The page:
This year’s Racker lecture series, sponsored by the Department of Molecular Biology and Genetics, will feature Dr. Richard P. Lifton, president of Rockefeller University, where he is also Carson Family Professor and head of the Laboratory of Human Genetics and Genomics. Lifton will present two lectures discussing current research in biology and genetics. “From Mendel to Medicines: New therapeutics from genetics and genomics,” for a general audience, will take place Nov. 21 at 8 p.m. in Kennedy Hall, Call Auditorium. The second, “From Genes and Genomes to Biology and Health,” is more technically focused and will be Nov. 22 at 4 p.m., also in Call Auditorium.
The annual speaker series was established in 1992 to honor the late Efraim Racker, a Cornell professor of chemistry and a cancer researcher, who died in 1991. The lecture series brings to Cornell eminent scientists who have made important contributions in the fields of biology, chemistry and medicine.
Lifton has pioneered the use of genetics and genomics to understand fundamental mechanisms underlying human diseases. He is well-known for his discovery that mutations with large effects on human blood pressure act by altering renal salt reabsorption, discoveries that have informed public health efforts and therapeutic strategies used worldwide to prevent heart attacks and strokes, and for his development of exome sequencing for clinical diagnosis and disease gene discovery.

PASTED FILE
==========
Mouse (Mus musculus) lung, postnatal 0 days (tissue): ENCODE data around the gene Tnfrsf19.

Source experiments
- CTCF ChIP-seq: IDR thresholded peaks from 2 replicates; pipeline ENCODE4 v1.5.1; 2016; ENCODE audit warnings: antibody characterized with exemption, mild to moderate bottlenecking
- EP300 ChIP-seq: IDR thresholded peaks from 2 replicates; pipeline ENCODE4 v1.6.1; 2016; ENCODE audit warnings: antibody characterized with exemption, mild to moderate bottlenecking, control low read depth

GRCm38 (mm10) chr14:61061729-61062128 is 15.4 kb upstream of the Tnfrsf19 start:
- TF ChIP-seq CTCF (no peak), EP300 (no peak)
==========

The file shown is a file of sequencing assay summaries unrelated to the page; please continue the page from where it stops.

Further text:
John T. Lis, the Barbara McClintock Professor of Molecular Biology & Genetics, said that Lifton is a brilliant scientist and lecturer. “Rick Lifton is a charismatic and insightful lecturer, and I anticipate his lectures will appeal broadly to the Cornell community,” he said.
Lifton is a member of the National Academy of Sciences and the National Academy of Medicine, and has served on the governing councils of both organizations. He currently serves on the scientific advisory board of the Simons Foundation for Autism Research, and has previously served on the advisory council to the director of the National Institutes of Health and the scientific advisory boards of the Whitehead Institute and the Broad Institute. He has received numerous awards for his research, including the 2014 Breakthrough Prize in Life Sciences, the 2008 Wiley Prize and the highest scientific awards of the American Heart Association, the American Society of Nephrology, the Council for High Blood Pressure Research, the International Society for Nephrology and the International Society for Hypertension.